Tag: gesture control

Kinect Hacks: Turn Invisible, Make an Instant Light Saber, & More

By Jennifer Welsh | December 2, 2010 2:10 pm

kinectThe next generation of video game control is upon us with the release of Microsoft’s Kinect–which allows users to control special XBOX 360 games with their entire body.

Hackers have been eagerly digging into the device, especially since Microsoft’s Shannon Loftis told Science Friday’s Ira Flatow that no hackers would get in trouble for finding alternate uses for the Kinect:

“I’m very excited to see that people are so inspired that it was less than a week after the Kinect came out before they had started creating and thinking about what they could do.”

Here’s a list of some of our favorite, jaw-dropping hacks: Invisibility without the cloak, 3D video, Minority Report-style computing, real-life Star Wars, and the best shadow puppets you’ve ever seen.

5. Makes the best shadow puppets EVER:

Built in a day by Theo Watson and Emily Gobeille, this little hack replaces your hand and arm with a movable bird puppet. You can control the bird, and even make it squawk.

Video: Vimeo/Theo Watson

4. Real-time light-saber action:

YouTube user yankayan hacked his Kinect to transform a normal wooden stick into a light-saber in real-time, with real light-saber whooshing sounds!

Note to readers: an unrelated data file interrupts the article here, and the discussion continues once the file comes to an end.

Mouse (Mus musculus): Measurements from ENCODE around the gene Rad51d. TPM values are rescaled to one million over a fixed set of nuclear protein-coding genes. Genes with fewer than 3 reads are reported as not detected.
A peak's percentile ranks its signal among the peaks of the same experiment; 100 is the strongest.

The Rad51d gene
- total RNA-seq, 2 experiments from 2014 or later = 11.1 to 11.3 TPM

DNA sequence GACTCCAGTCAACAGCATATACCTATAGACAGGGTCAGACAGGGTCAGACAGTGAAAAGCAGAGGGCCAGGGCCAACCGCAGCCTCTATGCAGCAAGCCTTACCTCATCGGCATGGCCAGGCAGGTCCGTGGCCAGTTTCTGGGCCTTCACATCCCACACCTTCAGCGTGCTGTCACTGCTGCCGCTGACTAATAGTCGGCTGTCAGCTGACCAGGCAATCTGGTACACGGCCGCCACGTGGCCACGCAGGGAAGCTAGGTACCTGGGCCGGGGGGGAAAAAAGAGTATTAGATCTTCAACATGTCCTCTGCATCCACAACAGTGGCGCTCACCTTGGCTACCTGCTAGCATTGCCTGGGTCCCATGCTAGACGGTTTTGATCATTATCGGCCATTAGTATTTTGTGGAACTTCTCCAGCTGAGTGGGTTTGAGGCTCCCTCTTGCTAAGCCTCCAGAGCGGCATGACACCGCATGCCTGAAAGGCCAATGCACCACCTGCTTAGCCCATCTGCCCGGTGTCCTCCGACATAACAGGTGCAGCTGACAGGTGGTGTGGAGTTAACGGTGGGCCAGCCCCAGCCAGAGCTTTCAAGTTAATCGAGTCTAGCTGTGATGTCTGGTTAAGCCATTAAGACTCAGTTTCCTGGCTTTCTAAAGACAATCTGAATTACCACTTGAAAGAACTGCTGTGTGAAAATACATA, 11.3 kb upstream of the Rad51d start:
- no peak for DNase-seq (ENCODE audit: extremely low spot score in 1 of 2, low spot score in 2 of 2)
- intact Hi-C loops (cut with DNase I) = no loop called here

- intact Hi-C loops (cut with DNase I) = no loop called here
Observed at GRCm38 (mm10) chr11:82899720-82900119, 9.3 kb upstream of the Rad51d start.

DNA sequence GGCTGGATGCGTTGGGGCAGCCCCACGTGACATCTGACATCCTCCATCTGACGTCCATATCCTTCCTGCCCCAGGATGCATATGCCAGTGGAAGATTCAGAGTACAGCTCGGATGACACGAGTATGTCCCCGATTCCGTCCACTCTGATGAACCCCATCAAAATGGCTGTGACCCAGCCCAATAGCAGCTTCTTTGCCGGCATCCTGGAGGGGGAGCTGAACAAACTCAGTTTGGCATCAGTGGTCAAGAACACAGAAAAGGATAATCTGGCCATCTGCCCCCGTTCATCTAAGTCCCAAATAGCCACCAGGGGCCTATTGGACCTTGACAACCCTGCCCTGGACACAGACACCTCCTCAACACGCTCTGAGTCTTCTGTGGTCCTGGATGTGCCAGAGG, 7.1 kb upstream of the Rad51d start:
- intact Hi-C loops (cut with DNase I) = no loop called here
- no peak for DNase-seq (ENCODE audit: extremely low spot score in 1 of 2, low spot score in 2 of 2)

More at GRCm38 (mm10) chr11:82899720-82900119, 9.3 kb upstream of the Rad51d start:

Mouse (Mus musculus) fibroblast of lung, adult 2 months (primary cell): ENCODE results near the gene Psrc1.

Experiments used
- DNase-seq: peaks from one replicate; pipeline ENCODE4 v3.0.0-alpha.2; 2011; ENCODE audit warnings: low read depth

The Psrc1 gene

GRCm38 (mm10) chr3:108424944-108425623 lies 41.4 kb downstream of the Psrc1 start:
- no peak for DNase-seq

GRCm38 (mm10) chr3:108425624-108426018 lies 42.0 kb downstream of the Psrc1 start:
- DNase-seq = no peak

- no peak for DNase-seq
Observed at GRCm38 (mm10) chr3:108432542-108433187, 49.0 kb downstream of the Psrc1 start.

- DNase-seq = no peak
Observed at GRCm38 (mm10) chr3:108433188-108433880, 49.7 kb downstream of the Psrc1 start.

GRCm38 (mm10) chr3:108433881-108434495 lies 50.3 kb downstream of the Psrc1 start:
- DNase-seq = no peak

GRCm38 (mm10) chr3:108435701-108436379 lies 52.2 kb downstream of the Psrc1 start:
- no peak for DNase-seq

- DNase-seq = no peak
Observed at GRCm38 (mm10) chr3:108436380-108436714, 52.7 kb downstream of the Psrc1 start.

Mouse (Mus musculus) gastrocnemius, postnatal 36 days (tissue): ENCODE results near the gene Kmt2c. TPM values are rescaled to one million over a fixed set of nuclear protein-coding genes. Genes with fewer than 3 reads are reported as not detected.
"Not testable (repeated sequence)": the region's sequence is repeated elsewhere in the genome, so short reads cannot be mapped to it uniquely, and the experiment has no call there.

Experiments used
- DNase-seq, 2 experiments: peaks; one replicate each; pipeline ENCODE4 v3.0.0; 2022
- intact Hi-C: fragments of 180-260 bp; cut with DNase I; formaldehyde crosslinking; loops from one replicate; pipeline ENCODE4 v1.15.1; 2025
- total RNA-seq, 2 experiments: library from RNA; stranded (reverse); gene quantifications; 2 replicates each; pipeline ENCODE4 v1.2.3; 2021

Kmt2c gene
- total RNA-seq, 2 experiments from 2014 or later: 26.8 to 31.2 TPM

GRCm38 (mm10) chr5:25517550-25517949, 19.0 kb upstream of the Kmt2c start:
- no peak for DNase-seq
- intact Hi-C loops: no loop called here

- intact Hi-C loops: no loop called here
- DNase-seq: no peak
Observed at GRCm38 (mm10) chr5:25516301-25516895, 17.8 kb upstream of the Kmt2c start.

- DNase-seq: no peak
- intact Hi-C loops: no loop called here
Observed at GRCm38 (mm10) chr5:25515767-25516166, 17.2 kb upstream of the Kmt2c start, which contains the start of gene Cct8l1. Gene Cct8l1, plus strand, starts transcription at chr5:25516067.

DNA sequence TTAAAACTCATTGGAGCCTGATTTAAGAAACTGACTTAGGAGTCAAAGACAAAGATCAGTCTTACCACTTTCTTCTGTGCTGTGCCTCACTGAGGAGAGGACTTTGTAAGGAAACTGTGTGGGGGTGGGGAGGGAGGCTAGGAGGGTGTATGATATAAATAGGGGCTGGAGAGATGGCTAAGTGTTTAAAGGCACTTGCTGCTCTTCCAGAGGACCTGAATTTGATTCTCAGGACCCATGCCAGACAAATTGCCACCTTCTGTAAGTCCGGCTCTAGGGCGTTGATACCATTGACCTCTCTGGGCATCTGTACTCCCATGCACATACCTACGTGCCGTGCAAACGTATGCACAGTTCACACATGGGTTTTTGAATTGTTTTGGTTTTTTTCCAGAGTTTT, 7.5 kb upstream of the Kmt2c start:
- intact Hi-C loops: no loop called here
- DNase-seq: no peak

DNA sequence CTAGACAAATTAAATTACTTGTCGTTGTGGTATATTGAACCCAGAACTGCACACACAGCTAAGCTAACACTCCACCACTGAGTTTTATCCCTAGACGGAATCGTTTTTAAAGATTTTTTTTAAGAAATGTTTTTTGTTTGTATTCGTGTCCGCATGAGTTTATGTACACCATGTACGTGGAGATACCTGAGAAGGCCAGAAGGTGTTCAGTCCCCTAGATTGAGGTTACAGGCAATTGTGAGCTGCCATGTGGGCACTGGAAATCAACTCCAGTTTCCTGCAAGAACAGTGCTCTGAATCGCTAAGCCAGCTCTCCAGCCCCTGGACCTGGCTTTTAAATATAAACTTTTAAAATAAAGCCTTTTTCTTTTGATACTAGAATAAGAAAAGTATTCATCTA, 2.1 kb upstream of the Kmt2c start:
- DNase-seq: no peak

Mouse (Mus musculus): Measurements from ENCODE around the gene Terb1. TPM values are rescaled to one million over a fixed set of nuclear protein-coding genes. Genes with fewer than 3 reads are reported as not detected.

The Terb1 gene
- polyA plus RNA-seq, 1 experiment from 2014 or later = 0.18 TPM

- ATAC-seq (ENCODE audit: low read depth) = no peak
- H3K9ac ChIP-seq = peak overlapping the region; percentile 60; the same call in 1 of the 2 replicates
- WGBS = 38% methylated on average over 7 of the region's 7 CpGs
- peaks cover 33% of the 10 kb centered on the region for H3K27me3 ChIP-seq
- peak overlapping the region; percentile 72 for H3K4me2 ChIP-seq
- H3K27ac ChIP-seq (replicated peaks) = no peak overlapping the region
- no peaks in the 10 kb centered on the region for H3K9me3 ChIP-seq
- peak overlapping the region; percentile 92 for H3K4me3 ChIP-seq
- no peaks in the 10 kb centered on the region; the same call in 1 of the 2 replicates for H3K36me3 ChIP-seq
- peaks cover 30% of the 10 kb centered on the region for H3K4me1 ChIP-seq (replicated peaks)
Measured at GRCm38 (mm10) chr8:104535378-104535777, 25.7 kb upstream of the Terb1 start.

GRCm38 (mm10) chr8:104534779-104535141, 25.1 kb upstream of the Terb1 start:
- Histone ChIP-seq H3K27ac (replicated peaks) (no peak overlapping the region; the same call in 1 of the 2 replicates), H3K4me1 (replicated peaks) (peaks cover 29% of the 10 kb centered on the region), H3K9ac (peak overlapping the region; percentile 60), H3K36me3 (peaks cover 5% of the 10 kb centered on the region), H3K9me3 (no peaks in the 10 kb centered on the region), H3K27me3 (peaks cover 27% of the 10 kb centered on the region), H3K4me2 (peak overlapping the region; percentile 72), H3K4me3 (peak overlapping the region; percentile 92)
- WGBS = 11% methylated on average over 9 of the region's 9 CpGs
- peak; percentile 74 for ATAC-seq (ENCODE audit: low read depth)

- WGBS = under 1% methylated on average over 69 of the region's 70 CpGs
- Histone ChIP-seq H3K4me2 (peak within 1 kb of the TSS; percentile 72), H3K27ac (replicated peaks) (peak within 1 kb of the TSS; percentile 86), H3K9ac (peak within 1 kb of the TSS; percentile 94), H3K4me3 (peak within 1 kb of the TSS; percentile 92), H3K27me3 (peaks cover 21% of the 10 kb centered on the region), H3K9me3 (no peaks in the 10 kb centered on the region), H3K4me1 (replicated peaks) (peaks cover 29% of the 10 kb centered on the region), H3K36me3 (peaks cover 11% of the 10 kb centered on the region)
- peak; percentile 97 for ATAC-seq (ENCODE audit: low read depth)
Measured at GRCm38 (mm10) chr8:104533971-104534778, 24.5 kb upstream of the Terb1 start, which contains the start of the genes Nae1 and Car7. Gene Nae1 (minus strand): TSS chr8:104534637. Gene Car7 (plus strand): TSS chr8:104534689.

Video: YouTube/yahkeyan

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CATEGORIZED UNDER: Technology Attacks!, Top Posts

Live From CES: Gesture TV

By Stephen Cass | January 9, 2009 9:50 pm

cessponsor2.jpgCan’t find that remote? No problem, at least if an engineering prototype TV system Toshiba are demonstrating at their booth ever makes it to the marketplace. The TV uses an infrared detector to locate a viewer’s hands in three-dimensional space. With the same kind of gestures that Tom Cruise used to control his police computer display in Minority Report, users can select images or video from a content database by zooming and panning through thumbnails. They can then control the playback of video using other gestures–holding your palm upright and then moving it back sharply was the equivalent of clicking on something, while holding up both hands and moving them together or apart zoomed in and out (a motion familiar to anyone who has used the iPhone or iPod Touch devices).

The system still needs a little fine tuning — it became tiring after a while to hold my hands in the right postures that the system could recognize, but it’s a clever idea that could allow for large interactive displays in places where it’s not practical to try and supply a remote or keyboard or use a touch-screen. Imagine using this kind of system in your kitchen to pause, rewind and start a cooking video for example, thereby avoiding getting a remote control covered in whatever ingredients happen to be coating your hands.

Toshiba gesture-controlled television


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